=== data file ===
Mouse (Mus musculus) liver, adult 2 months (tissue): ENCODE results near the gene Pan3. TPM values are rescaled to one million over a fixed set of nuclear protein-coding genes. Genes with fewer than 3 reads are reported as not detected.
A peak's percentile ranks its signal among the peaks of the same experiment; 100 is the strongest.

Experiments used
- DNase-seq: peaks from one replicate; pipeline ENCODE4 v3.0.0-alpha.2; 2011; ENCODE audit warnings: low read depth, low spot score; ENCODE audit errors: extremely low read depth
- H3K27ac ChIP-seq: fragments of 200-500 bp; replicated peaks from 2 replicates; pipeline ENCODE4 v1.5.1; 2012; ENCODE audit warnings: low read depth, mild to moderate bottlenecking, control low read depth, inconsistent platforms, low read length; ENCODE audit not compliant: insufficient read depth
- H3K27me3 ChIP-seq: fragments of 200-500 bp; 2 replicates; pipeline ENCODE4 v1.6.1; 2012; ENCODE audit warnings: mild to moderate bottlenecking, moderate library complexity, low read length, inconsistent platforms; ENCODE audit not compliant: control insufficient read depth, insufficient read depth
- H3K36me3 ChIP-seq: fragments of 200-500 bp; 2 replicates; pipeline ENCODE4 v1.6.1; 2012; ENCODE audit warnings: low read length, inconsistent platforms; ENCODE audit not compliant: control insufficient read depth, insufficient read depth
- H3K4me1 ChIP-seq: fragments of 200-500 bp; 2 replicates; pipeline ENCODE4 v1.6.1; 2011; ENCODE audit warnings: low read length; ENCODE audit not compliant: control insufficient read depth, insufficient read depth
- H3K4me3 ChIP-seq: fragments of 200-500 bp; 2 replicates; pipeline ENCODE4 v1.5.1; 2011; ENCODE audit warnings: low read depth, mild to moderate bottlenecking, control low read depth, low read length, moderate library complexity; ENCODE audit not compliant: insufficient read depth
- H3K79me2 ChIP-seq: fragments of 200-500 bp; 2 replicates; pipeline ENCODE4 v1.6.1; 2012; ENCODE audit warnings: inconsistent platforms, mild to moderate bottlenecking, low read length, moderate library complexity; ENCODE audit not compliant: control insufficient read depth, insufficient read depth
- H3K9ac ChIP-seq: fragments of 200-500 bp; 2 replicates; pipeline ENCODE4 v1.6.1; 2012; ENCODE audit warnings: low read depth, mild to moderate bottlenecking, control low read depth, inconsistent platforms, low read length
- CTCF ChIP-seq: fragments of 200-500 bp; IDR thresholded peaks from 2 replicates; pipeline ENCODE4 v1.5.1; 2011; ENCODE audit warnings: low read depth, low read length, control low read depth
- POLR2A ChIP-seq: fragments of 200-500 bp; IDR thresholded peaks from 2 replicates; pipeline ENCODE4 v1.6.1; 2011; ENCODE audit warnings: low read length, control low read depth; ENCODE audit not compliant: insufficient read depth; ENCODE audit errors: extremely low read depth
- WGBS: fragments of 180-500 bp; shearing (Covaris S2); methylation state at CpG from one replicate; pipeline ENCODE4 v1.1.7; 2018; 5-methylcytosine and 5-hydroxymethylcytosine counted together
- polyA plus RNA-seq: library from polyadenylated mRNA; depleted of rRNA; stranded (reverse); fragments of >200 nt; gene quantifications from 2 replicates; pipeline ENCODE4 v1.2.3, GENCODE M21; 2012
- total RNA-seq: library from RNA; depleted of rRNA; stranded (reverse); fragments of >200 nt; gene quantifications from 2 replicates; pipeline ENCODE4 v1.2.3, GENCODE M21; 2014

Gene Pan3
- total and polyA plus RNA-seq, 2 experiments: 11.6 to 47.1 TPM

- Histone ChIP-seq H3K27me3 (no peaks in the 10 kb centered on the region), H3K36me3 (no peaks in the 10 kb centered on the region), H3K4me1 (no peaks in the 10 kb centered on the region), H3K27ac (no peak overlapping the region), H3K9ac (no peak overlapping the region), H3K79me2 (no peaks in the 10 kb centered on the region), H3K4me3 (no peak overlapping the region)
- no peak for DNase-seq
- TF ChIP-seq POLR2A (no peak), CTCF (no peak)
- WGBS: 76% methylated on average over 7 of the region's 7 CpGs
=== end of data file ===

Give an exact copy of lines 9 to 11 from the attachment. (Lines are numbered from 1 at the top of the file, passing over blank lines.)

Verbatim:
- H3K4me3 ChIP-seq: fragments of 200-500 bp; 2 replicates; pipeline ENCODE4 v1.5.1; 2011; ENCODE audit warnings: low read depth, mild to moderate bottlenecking, control low read depth, low read length, moderate library complexity; ENCODE audit not compliant: insufficient read depth
- H3K79me2 ChIP-seq: fragments of 200-500 bp; 2 replicates; pipeline ENCODE4 v1.6.1; 2012; ENCODE audit warnings: inconsistent platforms, mild to moderate bottlenecking, low read length, moderate library complexity; ENCODE audit not compliant: control insufficient read depth, insufficient read depth
- H3K9ac ChIP-seq: fragments of 200-500 bp; 2 replicates; pipeline ENCODE4 v1.6.1; 2012; ENCODE audit warnings: low read depth, mild to moderate bottlenecking, control low read depth, inconsistent platforms, low read length